Leap forward to today and the huge attention to analytics, digital and the customer experience. Are they rising to the top as high impact? Kind of...maybe. But are they the foundation of sustained success? No. Why, because we are still factory pukes until we figure out ways to apply better insight, empathy, strategy, decisions, & actions that create higher value versus business usual and short-sighted expectations.
In-sanity: working in the dark while markets are drawn to the light of companies that invest wholeheartedly to understand them as well as their employees and have an insurgent mission to bind them all together. There’s no cheating that as both employees and customers see through anything less. While digital tools and social media can create a path to open “factories,” many fail to use them properly and still operate as closed cultures failing to see, act on it and open their business to a healthy balance of outside in objectivity, insight, experience, and value. That remains my belief and still our distinct advantage.
If you want to be viable moving forward as an organization or conscious employee desiring to earn regard for the right reasons, the first thing you must do is embrace a champion's mindset and welcome challenges, new thinking, and value wherever it can be found as a need, and as feasible, part of your brand. If you fall into that group that exudes great confidence in a new strategy or idea, yet act defensive when an objective review is offered (if it even is), this can help. If you would feel shocked others can see your business and ideas through eyes that take them further, or see vital signs you may miss, or actions and strategies that can be more authentic, what appears to be limiting or enabling you, emerging opportunities, better ways to process insight to strategy and decisions to sustain a leadership position...you’re a prime candidate for that help.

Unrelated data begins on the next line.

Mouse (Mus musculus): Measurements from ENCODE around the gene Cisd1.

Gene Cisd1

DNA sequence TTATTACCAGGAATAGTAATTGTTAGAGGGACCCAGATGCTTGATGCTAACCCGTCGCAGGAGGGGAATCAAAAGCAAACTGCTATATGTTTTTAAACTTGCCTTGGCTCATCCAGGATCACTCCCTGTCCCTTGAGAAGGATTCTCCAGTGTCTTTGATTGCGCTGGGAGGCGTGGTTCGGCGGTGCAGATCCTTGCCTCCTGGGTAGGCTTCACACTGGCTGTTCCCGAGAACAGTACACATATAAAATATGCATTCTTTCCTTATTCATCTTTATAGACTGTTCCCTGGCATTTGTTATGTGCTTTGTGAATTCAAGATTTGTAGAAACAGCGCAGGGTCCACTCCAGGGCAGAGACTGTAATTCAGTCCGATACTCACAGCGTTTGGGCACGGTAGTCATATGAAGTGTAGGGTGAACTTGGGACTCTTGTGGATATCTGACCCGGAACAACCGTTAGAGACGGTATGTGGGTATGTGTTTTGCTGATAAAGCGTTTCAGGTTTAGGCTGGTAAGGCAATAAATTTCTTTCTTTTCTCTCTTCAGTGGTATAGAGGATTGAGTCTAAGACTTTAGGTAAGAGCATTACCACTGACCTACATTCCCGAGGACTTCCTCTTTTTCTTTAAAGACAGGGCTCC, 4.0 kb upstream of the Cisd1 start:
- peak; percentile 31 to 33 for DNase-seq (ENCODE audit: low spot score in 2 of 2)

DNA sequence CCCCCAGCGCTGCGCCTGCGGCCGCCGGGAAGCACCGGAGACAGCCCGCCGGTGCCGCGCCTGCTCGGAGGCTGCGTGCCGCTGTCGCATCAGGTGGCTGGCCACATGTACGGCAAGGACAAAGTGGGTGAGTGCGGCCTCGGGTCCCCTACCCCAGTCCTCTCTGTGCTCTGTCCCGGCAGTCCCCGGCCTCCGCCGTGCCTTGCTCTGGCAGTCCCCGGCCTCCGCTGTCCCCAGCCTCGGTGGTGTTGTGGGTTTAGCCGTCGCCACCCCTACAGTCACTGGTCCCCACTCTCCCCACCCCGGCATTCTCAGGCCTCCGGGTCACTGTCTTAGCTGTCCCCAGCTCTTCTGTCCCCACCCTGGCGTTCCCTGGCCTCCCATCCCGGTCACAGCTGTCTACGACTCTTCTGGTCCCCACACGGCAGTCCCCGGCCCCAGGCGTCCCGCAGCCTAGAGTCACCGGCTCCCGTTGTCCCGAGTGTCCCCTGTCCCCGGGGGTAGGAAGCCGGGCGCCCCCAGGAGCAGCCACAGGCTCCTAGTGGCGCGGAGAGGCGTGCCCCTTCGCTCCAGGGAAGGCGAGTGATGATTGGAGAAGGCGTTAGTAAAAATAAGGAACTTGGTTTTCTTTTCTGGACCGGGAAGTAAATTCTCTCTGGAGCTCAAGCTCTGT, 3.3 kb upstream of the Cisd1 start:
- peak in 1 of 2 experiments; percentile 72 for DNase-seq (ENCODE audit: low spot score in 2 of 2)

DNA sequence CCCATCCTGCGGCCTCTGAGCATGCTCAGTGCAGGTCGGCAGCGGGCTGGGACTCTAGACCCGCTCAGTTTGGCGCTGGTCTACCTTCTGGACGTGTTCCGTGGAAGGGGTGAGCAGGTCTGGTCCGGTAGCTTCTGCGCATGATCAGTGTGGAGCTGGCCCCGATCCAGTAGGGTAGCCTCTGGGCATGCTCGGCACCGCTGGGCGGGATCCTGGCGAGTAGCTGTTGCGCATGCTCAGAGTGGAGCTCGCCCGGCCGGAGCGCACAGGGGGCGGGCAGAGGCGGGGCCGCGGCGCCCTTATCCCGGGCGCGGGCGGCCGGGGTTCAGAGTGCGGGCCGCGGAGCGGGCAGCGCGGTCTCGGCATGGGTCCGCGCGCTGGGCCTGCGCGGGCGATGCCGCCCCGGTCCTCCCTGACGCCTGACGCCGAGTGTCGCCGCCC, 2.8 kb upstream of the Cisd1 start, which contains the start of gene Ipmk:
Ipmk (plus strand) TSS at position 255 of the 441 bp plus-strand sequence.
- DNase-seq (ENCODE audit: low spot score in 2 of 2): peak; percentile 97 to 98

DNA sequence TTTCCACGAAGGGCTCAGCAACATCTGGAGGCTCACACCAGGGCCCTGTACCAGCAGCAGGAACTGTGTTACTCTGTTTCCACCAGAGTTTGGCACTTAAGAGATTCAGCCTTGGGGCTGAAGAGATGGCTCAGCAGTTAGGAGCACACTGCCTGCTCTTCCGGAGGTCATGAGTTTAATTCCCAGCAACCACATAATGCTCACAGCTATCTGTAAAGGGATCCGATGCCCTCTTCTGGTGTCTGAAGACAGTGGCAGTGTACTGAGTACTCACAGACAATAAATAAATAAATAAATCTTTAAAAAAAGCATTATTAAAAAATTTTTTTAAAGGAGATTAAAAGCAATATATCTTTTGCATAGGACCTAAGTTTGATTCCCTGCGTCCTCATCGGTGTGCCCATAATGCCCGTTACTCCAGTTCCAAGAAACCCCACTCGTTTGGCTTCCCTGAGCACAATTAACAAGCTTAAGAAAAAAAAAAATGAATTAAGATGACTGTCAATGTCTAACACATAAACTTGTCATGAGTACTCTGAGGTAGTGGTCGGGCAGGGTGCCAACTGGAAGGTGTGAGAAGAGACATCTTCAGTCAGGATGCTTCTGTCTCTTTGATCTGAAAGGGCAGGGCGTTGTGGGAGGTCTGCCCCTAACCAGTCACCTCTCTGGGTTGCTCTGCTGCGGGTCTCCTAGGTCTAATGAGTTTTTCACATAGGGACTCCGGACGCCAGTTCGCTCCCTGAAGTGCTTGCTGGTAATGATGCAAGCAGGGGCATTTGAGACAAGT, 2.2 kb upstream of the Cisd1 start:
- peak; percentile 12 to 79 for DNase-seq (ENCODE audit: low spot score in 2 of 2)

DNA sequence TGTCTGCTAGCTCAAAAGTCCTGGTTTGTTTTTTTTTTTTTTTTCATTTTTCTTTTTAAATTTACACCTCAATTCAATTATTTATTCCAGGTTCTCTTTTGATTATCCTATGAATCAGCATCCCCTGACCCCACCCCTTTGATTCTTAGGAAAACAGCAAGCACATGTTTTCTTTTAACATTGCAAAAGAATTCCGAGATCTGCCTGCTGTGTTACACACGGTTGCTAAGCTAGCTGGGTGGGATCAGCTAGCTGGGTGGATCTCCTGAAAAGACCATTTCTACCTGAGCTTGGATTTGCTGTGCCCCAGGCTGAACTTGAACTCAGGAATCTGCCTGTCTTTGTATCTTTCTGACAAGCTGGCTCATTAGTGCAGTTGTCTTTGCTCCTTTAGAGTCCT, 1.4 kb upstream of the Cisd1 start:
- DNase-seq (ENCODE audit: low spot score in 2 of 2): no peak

The March issue of Inc. Magazine ran an article and test revealing if you have a “Founders Mentality,” inferred as essential to driving conscious growth and value. They also ran a great story about the “disrupters” within organizations, which fit my previous blog on the need to recognize and support champions inside and outside your company.
Back on point, what do we mean by Front Line Obsession and why is it so crucial?
Inc. defines Front Line as “a focus on your “entire” business, the customer experience, and making the customers voice essential in all decisions.” This is all good, but so fifteen years ago, as much has happened to reveal additional insights that can put you at the lead of a race to win markets, internal and stakeholder regard, versus just catching up to what was known over a decade ago.
We define the Front Line as your business and market ecosystems and where they interact, connect, and shape extraordinary versus incremental value perceptions.
Shift the voice of the customer to their complete influence ecosystem. It is crucial to exist in that system -- not as an intrusion -- but rather as a value and pathway to earned regard. That’s the new marketing.
We see the quality of that engagement as where your strategy thrives or dies. If you are not earning a strong market response, you may want to question your value.
See stakeholders, channel partners, alliance partners, unions, and employees as linked to one value system all should feel inclusive to shaping shared regard where feasible. Imagine customer champions.